Posted May 27, 2016 10:25 AM
Nonprofits do incredible work to make our communities better places to live. Rarely are these organizations ever in the news. Unfortunately, when a nonprofit is in the news, it's usually because of something negative. Do you have a plan to handle media and public inquiries when a crisis strikes? Cynthia Flash at Flash Media Services writes a guest blog post talking about the importance of having a crisis communication plan when your organization faces an unforeseen disaster.
Written by Cynthia Flash, Flash Media Services
Your organization does good work. You're small. You're hardly ever in the news.
Then, disaster strikes. Despite your best intentions, there's nothing you could have done to prevent it. A car slams into your building. A power outage traps your clients in the elevator. In early May we even saw a "crisis" strike the fundraising efforts of all nonprofits that participated in the GiveBIG campaign. The vendor's website became overwhelmed and stopped working, making it difficult for donors to GiveBIG. Who would have predicted this?
All of these scenarios have nothing to do with your organization's work. Most likely organizations involved in healthcare or servicing high risk populations have crisis communications plans in place in case something goes wrong. But every nonprofit should have one - even if your work has nothing to do with life and death.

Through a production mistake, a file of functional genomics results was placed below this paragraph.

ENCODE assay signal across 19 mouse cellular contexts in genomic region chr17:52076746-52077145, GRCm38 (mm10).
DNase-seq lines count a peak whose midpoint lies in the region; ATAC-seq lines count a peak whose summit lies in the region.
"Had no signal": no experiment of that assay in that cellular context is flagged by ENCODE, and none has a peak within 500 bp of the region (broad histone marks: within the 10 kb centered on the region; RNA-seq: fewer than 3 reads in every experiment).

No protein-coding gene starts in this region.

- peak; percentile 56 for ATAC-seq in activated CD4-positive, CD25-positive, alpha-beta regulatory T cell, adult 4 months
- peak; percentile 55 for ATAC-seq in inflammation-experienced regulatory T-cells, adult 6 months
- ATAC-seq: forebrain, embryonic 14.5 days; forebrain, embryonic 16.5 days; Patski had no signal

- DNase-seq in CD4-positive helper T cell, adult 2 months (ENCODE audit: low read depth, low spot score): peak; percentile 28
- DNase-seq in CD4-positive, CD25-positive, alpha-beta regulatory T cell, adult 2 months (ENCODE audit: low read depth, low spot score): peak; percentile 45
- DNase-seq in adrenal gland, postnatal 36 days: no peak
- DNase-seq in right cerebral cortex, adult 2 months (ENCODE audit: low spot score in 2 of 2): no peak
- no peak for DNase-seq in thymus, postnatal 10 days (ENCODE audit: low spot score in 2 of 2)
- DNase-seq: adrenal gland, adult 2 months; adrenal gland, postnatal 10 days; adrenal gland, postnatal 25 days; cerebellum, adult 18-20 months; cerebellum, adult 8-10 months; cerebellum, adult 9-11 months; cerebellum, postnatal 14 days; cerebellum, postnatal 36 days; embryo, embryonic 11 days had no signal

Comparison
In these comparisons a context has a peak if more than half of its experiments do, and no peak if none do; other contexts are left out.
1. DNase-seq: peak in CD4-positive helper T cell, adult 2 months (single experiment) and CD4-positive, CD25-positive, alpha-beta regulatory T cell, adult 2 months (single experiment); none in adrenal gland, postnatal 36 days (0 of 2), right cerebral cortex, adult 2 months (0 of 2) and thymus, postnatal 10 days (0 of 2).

TV cameras arrive to do a story. Reporters are clamoring for comment. What should you do?
You should have a crisis communications plan. What needs to be in this plan? At the very least, it should include the following:
- List of potential disasters/crises that your organization could face.
- Background sheets on various crisis scenarios.
- Communications dos and don'ts.
- List of members of the communications team and spokespeople who will address the media (including all and best ways to reach them 24/7).
- List of key organization leaders with best ways to reach them 24/7.
- A step-by-step guide to handling a communications crisis.
- A list of people to distribute information to. This includes members of all appropriate audiences, not just the media.
- Tips for senior management in a crisis.
- Tips for communicators in a crisis.
Despite our best efforts, it's impossible to prevent a crisis from occurring. But you can mitigate the impact by being prepared with a detailed crisis communications plan.
Cynthia Flash owns Flash Media Services, a PR and media consulting firm for nonprofits. She can help your organization create a detailed crisis communications plan. Learn more.